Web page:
Most people are familiar with the unapealing look of brittle, yellowish, discolored and flaky nails that fungal infections are associated with. Nail fungus can be a source of tremendous embarrassment, forcing millions of people worldwide to avoid showing up barefooted, wearing sandals or engaging into fun activities. Furthermore, it can bring about distress and pain while the possibility of total nail loss, in more extreme cases, can not be ruled out. But how likely is it for people to contract that infection? Is nail fungus really that contagious?
Is it really that easy to contract nail fungus?
In essence, a fungal nail infection is not considered extremely contagious; however, it is still fairly likely for people to get infected if they’re being sloppy when it comes to properly following personal hygiene rules or have a weak immune system. Moreover, if the infection manages to reach the nail bed, it can become very tenacious and burdensome. All the more reason then for doing everything you can to avoid picking it up in the first place as well as spreading it!
How can someone contract it?
Obviously, the prevalent belief is that nail fungus can be picked up directly from another person’s toenail. Indeed, getting into direct contact with someone’s toenails, or even with the skin surrounding them, may prove to be enough to get infected.
However, this is not the most common way to catch nail fungus. You see, a fungal infection is more likely to develop from a dermatophyte associated with existing conditions, and especially athlete’s foot. We know that fungi thrive on moist areas, like shower rooms or swimming pools, and that these places are extremely hazardous when it comes to attracting dermatophytes. In that case, those parasitic fungi can spread from the soles to the toes and toenails, thus triggering the onset of the infection.
Another reason that can lead to fingal infection (especially a toenail one) is the presence of openings through which dermatophytes can sneak in. Knowing that nails actually serve as protectives that overlay the openings, it comes as no surprise that damaged nails (after an foot injury, for example, that has destroyed a nail) prove to be less resistant to all sort of bacteria and germs which may find their way in and set off an infection.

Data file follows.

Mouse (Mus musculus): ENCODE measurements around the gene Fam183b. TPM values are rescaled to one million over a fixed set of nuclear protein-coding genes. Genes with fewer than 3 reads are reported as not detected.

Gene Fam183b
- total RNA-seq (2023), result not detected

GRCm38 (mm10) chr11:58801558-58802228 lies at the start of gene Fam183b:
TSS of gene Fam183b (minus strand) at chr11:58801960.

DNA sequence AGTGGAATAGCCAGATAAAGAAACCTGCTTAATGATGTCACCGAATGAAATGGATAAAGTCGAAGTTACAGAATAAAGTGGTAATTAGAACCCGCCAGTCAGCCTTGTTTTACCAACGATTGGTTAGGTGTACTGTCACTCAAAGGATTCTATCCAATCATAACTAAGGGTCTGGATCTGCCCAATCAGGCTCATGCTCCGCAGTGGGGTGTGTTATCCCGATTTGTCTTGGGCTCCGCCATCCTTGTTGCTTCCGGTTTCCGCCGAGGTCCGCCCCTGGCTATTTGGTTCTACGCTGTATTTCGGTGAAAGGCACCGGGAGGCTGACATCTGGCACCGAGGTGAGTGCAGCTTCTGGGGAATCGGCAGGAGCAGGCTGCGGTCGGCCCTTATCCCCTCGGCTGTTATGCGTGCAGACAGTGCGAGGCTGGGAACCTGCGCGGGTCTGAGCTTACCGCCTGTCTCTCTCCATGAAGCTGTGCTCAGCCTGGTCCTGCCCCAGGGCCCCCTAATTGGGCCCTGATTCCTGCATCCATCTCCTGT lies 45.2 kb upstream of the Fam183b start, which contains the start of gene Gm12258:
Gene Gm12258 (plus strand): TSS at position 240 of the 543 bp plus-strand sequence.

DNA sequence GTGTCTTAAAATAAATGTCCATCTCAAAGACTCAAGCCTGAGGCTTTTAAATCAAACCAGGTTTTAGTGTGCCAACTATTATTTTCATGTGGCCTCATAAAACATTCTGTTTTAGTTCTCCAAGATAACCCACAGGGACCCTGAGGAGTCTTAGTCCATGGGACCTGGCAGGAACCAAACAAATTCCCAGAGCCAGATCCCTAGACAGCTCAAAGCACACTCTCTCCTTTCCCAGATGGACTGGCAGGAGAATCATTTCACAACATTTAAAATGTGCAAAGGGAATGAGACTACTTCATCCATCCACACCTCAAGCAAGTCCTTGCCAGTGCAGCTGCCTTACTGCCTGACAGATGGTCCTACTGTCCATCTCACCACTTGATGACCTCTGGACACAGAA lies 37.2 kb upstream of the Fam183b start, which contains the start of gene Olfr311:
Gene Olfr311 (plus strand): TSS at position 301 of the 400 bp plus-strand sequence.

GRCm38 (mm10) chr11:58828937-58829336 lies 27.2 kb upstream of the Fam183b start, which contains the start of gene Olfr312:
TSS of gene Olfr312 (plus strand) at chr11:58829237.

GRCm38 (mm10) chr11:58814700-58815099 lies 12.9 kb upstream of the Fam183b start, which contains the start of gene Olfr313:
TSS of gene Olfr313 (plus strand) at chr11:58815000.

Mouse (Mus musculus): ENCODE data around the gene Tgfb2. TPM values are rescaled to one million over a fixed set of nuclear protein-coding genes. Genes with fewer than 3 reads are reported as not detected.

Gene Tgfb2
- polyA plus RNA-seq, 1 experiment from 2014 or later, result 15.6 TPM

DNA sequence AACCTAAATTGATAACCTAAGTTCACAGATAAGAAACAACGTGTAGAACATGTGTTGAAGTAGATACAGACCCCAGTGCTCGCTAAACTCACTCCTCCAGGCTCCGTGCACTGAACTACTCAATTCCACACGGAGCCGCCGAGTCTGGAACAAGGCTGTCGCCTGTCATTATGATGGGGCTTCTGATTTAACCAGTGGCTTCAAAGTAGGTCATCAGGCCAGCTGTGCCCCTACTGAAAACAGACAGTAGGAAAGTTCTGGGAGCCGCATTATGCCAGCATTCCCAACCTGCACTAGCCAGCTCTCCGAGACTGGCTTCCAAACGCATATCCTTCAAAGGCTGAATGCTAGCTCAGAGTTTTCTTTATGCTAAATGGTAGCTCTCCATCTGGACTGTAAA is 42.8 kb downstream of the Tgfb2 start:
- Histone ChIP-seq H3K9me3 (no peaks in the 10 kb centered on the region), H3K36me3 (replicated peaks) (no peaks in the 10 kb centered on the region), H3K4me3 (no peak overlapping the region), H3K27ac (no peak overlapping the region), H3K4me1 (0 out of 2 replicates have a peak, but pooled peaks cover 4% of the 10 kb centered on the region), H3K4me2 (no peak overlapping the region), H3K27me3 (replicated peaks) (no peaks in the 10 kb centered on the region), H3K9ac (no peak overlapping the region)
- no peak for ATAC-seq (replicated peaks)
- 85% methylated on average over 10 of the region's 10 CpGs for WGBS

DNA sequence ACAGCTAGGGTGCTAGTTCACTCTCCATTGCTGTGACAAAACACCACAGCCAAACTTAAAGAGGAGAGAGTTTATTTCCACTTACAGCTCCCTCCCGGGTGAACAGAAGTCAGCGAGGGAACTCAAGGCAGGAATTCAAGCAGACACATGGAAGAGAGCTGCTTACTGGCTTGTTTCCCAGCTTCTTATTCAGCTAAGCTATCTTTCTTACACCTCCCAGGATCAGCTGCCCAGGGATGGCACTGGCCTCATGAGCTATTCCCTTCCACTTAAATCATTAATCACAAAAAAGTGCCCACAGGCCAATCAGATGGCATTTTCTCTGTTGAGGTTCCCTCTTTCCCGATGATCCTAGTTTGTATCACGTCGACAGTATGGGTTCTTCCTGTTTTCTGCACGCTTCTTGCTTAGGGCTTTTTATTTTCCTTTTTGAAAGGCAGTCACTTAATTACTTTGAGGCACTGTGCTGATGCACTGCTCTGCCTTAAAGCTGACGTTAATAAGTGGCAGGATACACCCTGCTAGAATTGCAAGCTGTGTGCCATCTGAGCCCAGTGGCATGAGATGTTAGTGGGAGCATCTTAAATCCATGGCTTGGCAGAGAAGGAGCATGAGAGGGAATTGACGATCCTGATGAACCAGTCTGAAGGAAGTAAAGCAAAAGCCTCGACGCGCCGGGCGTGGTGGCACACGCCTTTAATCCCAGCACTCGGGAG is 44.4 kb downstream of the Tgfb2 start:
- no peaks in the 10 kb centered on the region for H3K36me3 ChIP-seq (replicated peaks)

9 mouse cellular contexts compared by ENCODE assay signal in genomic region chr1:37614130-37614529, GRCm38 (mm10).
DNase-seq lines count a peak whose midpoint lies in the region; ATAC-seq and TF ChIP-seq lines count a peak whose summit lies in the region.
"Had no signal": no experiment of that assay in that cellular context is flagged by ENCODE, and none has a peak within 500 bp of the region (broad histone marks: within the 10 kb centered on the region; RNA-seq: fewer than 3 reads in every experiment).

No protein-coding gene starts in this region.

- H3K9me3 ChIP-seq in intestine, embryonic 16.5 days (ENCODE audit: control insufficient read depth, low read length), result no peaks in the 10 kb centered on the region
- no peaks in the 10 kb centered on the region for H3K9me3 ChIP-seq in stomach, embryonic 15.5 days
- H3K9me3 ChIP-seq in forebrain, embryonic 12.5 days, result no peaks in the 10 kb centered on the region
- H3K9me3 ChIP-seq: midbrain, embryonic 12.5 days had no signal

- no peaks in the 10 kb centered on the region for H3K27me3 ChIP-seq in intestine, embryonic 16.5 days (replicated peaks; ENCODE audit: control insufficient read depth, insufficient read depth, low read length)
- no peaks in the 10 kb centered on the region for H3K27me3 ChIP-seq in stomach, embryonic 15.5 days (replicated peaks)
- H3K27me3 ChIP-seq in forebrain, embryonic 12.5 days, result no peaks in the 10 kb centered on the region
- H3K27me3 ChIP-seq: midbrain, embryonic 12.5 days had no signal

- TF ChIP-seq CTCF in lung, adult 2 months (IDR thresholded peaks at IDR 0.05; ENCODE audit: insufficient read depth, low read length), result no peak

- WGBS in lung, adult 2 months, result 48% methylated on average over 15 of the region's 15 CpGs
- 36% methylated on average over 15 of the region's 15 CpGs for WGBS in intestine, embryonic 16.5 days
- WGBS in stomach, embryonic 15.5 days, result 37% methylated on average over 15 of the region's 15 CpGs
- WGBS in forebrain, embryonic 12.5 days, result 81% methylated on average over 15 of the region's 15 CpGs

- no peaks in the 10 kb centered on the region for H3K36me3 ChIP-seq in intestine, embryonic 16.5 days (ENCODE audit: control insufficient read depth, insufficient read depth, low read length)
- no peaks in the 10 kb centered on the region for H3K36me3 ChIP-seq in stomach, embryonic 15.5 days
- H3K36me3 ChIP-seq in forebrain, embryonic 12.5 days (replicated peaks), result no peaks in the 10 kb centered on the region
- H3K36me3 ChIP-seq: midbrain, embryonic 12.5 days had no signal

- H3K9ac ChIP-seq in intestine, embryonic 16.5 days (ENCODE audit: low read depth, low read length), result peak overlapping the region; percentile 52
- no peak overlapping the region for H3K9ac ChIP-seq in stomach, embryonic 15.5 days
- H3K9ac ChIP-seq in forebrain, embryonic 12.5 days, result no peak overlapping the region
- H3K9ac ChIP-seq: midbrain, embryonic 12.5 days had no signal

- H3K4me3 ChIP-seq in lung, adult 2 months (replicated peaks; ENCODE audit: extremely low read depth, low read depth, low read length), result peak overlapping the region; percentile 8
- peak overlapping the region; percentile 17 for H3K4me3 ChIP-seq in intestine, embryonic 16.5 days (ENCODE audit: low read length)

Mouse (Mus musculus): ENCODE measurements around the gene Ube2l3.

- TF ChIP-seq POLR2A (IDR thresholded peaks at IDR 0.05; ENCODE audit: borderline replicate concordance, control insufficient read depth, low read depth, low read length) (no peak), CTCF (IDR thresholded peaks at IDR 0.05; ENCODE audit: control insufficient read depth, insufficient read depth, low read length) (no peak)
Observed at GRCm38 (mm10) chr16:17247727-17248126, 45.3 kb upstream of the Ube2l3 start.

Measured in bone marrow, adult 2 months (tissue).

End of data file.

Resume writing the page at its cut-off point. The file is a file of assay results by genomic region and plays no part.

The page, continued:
Furthermore, apart from suffering a nail injury, the sturdiness of your nails can be severely undermined on a slow but consistent bases, in case let’s say you have adopted harmful habits such as wearing tight or moist shoes; that can gradually cause wounds and crack to appear, thus increasing the chances of a fungal infection developing.
Finally, certain medical conditions such as diabetes or psoriasis can severely amplify the likelihood of getting nail fungus since they significantly compromise the immune system’s effectivenes, thus rendering people more vulnerable to infections.
Simple precautionary measures
Here is a short list of preventive steps which can help you limit the chances of getting an infection as well as those of passing the fungus onto others:
- Wear shoes, slippers or flip flops at all times
- Thoroughly dry your feet
- Wear clean socks and comfortable shoes
- Take good care of your nails, cutting them from one corner straight across to the other
- Don’t share clothes
- Don’t share shoes and socks and avoid using them if they’re not completely dry
- Don’t share towels as their fabric tends to retain microbes which can then be transmitted to other nails or other parts of your skin
- Avoid sharing a bed with another person, or if that’s not possible, wear clean socks to diminish the chances of an infection
- Don’t share nail clippers, or if that’s not possible, make sure you disinfect them meticulously prior to using them
- Use anti-fungal powders or sprays
Any final word of advice?
You need to remember that prevention is the safest way to avoid getting or spreading nail fungus. However, if by any chance you get infected, there is a wide range of home remedies and over-the-counter treatments that can help you control and eradicate it. But no matter what the case is, consult your podiatrist, who can help you out of any further complications. And remember: if left untreated, nail fungus can become both a strain and a health hazard to friends, relatives or companions.